In this new post-Covid world, awe and wonder feels like an essential ingredient that is needed for our KS3 curriculum. We want to capture the attention of the students, motivate them and provide an inner desire to learn. Raya Bidshahri, Founder and CEO of Academy explains that ‘awe-based learning is fuelled by curiosity, imagination and radical creativity. In curricula, we need to encourage questioning and start emphasizing awe-inspiring content.’
As a department we are working hard to increase awe and wonder with the aim to improve the number of students that are choosing to continue studying English at A Level and beyond. As staff, we feel passionately about our subject, and we want to pass that on to our students.
Becoming an Oxford Smart Quest Pioneer School was important for us because we wanted to develop a curriculum which allows our students to feel excited about English and feel like our lessons are diverse and developing their knowledge with passion, relevance and texts which really capture their attention.
It has been proven that learners who have experiences of awe and wonder and feelings of joy and satisfaction when learning encounter a boost in motivation. Not only that, but the learners will also see an increase in their ability to embrace challenges and gain resilience when facing failure. Having a curriculum which helps to generate feelings of awe in the students has been shown to nurture their wellbeing. And, in these challenging post-Covid times, it has also been proven that an increase in wonder will help to support some of the hardest to reach students in our classroom and help them to become more engaged in their lessons. These are all traits that we are seeing through our teaching of Quest.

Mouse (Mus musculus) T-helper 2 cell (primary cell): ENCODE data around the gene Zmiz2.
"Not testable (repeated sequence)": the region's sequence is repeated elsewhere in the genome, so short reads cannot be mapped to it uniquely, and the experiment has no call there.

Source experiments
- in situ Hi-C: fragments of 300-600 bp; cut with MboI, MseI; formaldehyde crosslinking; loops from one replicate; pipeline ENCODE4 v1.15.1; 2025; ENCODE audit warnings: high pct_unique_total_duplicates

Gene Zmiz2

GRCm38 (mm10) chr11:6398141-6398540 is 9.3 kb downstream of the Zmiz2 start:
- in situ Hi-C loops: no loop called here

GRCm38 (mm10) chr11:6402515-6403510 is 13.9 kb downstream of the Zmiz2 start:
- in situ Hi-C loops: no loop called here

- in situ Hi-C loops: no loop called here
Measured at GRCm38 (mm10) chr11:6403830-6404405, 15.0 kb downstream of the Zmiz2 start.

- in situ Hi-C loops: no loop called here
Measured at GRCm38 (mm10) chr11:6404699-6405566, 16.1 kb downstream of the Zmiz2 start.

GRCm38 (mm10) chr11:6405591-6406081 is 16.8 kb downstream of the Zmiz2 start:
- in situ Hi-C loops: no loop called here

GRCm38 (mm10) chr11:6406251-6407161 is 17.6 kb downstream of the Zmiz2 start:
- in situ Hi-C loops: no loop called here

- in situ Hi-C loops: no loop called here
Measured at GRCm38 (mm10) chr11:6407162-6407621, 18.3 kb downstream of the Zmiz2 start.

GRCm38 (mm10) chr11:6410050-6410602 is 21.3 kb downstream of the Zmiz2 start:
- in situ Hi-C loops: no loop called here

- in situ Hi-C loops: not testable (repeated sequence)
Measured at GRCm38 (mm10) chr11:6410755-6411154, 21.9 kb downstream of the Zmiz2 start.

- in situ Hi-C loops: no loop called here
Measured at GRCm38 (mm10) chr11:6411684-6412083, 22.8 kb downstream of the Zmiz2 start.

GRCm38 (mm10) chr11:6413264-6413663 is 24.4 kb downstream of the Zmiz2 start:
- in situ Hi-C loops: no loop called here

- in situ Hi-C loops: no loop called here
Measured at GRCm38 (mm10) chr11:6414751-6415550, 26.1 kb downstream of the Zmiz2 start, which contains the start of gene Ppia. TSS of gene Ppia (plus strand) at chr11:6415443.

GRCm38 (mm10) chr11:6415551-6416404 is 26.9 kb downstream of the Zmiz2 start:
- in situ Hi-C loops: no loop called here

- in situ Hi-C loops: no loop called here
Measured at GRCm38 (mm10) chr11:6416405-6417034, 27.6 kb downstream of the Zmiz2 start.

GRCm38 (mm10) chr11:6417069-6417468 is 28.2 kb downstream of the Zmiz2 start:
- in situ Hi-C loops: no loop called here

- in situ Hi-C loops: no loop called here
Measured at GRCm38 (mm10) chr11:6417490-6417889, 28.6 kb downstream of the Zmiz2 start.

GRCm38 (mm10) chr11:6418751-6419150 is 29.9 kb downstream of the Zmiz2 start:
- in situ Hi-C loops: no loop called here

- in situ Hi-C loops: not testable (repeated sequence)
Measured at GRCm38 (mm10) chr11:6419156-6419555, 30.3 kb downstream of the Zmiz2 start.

But the benefits haven’t ended there. Staff in the department are starting to find that they too are finding the increase in awe and wonder in their lessons is having a positive impact on their own motivation. They can see the eagerness and curiosity in their students which is at the very heart of why we teach.
Quest is packed full of a wide range of diverse reading materials that have helped students to engage in reading for pleasure. Our students have enjoyed reading non-fiction texts such as a letter from Captain Scott written when he was trekking through Antarctica, the transcript from a speech by Chimamanda Ngozi Adichie and most recently an extract from Enola Holmes by Nancy Springer. These texts have been brilliant at opening our students’ eyes to a world away from Hayling Island. They have challenged students in terms of extending their vocabulary, building empathy, and allowing them to see perspectives that are different from their own. Our students are particularly enjoying the opportunities to be creative – they are loving the work that we are doing on Crime and Consequences. In particular they have enjoyed the chance to write their own crime fiction using the conventions from the genre.
As a college we work tirelessly to ensure that our community is happy, healthy and high-performing. Quest, is designed to inspire learners with a love of learning that unlocks personal joy, increases wellbeing, motivation and resilience. It embodies the values we uphold.
About the author
Lorraine Coram is Head of English at The Hayling College, a smaller than average school for 11-16 year olds, for the last 14 years. She is currently revamping her curriculum having moved back to a 3 year KS3. Being part of the Oxford Smart Quest pilot is part of her department’s plan to help students rediscover the awe and wonder of English and to increase the amount of students continue studying English at KS5 and beyond.
More blogs from the Oxford English team:
- Embedding Wellbeing in the Classroom
- Key Stage 2 Maths: how do I use manipulatives to teach Fractions?
- Teaching African Kingdoms as part of your KS3 History curriculum
- What’s next after Read Write Inc. Phonics?
- Teaching the British Empire at KS3 History
- Helping you and your children prepare for the phonics screening check